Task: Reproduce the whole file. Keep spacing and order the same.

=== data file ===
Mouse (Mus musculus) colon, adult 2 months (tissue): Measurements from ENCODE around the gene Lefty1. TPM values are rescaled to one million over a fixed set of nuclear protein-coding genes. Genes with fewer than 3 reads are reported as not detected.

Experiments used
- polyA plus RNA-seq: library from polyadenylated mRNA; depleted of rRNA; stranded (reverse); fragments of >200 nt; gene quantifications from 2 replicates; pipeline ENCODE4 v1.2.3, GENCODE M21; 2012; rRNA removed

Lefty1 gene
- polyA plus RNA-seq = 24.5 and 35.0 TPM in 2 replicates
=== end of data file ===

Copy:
Mouse (Mus musculus) colon, adult 2 months (tissue): Measurements from ENCODE around the gene Lefty1. TPM values are rescaled to one million over a fixed set of nuclear protein-coding genes. Genes with fewer than 3 reads are reported as not detected.

Experiments used
- polyA plus RNA-seq: library from polyadenylated mRNA; depleted of rRNA; stranded (reverse); fragments of >200 nt; gene quantifications from 2 replicates; pipeline ENCODE4 v1.2.3, GENCODE M21; 2012; rRNA removed

Lefty1 gene
- polyA plus RNA-seq = 24.5 and 35.0 TPM in 2 replicates